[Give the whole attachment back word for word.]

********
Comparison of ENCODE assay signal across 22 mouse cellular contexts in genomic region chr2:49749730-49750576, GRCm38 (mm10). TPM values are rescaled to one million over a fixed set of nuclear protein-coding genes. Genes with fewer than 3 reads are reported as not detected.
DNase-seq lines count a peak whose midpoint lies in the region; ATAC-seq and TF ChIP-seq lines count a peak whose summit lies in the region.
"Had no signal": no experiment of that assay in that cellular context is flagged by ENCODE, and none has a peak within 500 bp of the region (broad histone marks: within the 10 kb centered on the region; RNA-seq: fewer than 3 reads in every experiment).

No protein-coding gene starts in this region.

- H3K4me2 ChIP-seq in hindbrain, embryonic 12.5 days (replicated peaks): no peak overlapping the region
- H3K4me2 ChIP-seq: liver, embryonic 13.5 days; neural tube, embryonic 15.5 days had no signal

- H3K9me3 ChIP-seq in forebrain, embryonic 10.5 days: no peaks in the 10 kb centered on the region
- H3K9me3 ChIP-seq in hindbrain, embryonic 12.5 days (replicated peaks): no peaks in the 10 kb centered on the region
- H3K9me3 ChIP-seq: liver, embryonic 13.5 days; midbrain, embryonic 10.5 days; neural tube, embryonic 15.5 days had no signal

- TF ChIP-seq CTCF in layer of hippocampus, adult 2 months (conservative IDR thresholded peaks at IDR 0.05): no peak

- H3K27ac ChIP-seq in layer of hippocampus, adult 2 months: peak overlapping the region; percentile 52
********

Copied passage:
Comparison of ENCODE assay signal across 22 mouse cellular contexts in genomic region chr2:49749730-49750576, GRCm38 (mm10). TPM values are rescaled to one million over a fixed set of nuclear protein-coding genes. Genes with fewer than 3 reads are reported as not detected.
DNase-seq lines count a peak whose midpoint lies in the region; ATAC-seq and TF ChIP-seq lines count a peak whose summit lies in the region.
"Had no signal": no experiment of that assay in that cellular context is flagged by ENCODE, and none has a peak within 500 bp of the region (broad histone marks: within the 10 kb centered on the region; RNA-seq: fewer than 3 reads in every experiment).

No protein-coding gene starts in this region.

- H3K4me2 ChIP-seq in hindbrain, embryonic 12.5 days (replicated peaks): no peak overlapping the region
- H3K4me2 ChIP-seq: liver, embryonic 13.5 days; neural tube, embryonic 15.5 days had no signal

- H3K9me3 ChIP-seq in forebrain, embryonic 10.5 days: no peaks in the 10 kb centered on the region
- H3K9me3 ChIP-seq in hindbrain, embryonic 12.5 days (replicated peaks): no peaks in the 10 kb centered on the region
- H3K9me3 ChIP-seq: liver, embryonic 13.5 days; midbrain, embryonic 10.5 days; neural tube, embryonic 15.5 days had no signal

- TF ChIP-seq CTCF in layer of hippocampus, adult 2 months (conservative IDR thresholded peaks at IDR 0.05): no peak

- H3K27ac ChIP-seq in layer of hippocampus, adult 2 months: peak overlapping the region; percentile 52